P20180010003
Acquisition Date
2018-05
Collection
Museum
Images
Less detail
Other Name
ANTENNA TUNER
Date Range From
1950
Date Range To
1963
Material Type
Artifact
Materials
STEEL, COPPER, CERAMIC
Catalogue Number
P20180010006
  2 images  
Material Type
Artifact
Other Name
ANTENNA TUNER
Date Range From
1950
Date Range To
1963
Materials
STEEL, COPPER, CERAMIC
No. Pieces
1
Height
17
Length
25.5
Width
15.3
Description
HOMEMADE ANTENNA TUNER; GREY, UNFINISHED STEEL BASE WITH TWO COPPER COILS ON TOP SECURED WIT SCREWS AND FOUR WHITE CERAMIC MOUNTS. COILS ARE JOINED TOGETER WITH METAL BAR AT SCREWS IN THE CENTER, AND JOINED BY CLOTH-COVERED WIRE AT SCREWS ON ENDS; CENTER METAL BAR JOINING COILS HAS BLUE PLASTIC COVER WRAPPED AROUND IT. COILS JOINED AT END SCREWS WITH CLOTH-COVERED WIRE TO WHITE METAL MOUNT WITH SILVER METAL DISCS. MOUNT HAS TWO SETS OF NINETEEN DISCS; DISCS ARE SHAPED LIKE HALF-CIRCLES; DISCS ARE JOINED AT TOPS WITH METAL ROD RUNNING THROUGH. TUNER SHOWS SIGNS OF WEAR, AND IS STAINED WITH SOILING; TUNER BASE HAS HOLES PUNCHED IN SIDES AND TOP; OVERALL VERY GOOD CONDITION.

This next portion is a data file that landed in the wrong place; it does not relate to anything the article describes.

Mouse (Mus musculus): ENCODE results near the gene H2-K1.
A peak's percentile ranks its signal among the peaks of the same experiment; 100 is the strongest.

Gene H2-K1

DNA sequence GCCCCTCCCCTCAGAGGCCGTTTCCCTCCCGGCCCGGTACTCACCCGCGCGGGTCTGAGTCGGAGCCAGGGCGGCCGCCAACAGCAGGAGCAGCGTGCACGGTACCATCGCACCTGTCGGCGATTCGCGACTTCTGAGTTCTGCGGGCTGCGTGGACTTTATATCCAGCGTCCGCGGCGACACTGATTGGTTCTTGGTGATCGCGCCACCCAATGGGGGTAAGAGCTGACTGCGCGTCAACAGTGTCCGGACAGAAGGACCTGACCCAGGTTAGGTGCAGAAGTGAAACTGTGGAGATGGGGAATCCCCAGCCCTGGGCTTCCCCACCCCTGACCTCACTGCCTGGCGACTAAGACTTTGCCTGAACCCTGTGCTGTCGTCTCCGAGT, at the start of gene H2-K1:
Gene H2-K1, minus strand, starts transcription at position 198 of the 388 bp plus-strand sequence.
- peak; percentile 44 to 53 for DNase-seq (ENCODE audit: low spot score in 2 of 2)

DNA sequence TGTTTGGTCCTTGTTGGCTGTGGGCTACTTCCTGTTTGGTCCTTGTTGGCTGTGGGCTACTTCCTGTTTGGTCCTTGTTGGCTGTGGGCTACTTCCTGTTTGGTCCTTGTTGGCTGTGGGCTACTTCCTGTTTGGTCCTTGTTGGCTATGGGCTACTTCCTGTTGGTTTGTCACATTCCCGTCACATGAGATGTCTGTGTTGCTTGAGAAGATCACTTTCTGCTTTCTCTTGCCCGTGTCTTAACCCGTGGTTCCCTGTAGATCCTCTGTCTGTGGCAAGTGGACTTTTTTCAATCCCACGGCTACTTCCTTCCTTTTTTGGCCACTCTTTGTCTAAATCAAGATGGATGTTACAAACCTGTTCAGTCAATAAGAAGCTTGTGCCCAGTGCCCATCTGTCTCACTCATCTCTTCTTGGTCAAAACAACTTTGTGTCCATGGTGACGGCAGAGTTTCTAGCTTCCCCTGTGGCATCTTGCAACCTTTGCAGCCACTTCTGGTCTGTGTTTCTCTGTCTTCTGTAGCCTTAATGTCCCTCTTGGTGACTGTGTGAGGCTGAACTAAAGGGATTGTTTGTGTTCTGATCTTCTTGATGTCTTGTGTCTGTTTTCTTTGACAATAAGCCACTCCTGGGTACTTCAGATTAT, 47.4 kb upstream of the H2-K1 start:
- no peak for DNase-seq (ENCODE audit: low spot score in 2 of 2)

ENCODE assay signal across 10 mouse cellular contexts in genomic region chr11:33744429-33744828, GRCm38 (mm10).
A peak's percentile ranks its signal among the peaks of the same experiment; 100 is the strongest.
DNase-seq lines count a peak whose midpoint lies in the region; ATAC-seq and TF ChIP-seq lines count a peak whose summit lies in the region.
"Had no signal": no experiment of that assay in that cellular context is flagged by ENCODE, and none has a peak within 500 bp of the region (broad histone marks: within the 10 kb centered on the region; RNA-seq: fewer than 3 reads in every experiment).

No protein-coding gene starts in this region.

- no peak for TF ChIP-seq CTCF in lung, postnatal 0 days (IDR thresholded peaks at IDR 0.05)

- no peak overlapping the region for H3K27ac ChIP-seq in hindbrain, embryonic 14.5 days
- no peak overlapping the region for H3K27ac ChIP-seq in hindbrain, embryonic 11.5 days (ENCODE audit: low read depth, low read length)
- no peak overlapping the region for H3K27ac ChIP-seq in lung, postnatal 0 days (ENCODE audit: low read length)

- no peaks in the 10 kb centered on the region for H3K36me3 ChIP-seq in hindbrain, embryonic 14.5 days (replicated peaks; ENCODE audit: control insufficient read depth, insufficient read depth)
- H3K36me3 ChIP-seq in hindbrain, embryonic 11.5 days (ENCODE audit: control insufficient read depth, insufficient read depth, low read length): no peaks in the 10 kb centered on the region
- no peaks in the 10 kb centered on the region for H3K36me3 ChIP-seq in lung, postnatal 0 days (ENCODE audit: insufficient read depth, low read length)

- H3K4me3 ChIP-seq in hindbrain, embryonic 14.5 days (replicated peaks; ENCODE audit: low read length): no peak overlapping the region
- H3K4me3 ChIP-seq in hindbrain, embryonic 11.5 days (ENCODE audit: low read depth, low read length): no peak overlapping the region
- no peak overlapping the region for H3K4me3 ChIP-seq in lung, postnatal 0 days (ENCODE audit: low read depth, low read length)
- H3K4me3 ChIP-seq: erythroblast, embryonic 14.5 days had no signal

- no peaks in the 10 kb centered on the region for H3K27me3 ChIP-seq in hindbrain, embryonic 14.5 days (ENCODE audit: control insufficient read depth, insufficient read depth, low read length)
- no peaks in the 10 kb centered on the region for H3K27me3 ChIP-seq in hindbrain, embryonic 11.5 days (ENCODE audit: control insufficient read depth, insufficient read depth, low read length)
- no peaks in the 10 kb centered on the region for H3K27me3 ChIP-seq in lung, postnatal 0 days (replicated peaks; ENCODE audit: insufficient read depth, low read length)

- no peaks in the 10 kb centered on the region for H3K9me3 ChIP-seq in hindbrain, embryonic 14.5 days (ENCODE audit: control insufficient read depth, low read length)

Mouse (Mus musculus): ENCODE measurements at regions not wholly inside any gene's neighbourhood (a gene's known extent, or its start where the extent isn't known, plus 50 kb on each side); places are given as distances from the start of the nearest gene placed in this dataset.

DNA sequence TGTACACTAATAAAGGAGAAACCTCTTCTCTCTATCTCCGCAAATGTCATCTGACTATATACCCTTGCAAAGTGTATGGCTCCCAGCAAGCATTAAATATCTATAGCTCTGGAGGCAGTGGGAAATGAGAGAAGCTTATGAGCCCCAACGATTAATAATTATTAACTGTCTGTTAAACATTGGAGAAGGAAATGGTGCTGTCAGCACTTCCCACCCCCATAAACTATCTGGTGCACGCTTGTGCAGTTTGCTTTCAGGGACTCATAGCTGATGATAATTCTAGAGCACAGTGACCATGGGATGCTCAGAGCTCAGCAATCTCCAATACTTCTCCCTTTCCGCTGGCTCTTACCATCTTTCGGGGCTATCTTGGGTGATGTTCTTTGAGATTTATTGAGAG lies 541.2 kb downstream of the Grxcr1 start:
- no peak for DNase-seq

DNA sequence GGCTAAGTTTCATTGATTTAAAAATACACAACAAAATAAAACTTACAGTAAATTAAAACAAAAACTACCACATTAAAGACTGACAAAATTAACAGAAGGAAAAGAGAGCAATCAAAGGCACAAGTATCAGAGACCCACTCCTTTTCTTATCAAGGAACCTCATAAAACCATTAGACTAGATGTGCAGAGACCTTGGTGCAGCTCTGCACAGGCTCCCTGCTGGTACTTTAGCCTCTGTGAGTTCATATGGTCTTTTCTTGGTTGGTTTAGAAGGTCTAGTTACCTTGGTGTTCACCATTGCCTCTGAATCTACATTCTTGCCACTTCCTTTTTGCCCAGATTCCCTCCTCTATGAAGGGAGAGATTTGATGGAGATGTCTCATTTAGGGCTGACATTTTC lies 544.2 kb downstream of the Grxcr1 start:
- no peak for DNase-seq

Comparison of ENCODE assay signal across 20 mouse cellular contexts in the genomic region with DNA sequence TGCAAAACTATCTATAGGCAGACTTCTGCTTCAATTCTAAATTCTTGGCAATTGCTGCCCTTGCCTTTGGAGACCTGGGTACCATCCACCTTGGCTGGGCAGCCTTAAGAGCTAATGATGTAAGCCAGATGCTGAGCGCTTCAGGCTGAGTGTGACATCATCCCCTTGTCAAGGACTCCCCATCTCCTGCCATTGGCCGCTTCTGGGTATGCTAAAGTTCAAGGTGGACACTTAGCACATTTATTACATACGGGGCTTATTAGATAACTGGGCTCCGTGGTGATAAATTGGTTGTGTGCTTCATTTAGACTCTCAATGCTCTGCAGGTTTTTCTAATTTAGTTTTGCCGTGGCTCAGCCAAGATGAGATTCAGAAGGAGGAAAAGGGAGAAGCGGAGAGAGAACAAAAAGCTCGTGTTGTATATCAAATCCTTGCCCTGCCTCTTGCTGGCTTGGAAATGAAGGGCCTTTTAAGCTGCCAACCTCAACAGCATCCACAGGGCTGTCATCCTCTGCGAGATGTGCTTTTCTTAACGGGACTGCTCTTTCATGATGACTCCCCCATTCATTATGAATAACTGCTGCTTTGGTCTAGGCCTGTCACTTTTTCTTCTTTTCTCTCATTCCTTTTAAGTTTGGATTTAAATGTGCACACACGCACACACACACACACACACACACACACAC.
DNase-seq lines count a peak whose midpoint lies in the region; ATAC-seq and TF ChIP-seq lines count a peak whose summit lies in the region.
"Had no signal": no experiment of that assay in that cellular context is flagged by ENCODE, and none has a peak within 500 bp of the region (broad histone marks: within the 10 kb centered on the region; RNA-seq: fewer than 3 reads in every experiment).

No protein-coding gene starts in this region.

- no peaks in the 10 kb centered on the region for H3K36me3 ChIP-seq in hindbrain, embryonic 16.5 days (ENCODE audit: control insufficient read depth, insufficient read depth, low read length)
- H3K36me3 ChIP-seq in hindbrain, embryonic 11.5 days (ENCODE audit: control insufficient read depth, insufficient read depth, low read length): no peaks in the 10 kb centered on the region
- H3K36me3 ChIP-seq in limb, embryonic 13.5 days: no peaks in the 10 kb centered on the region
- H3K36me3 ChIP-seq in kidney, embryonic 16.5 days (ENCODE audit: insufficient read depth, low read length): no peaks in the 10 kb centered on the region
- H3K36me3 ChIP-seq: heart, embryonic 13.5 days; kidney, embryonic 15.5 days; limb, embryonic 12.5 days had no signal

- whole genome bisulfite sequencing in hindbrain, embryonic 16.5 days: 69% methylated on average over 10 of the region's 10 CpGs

Subjects
TELECOMMUNICATION T&E
SOUND COMMUNICATION T&E
Historical Association
LEISURE
History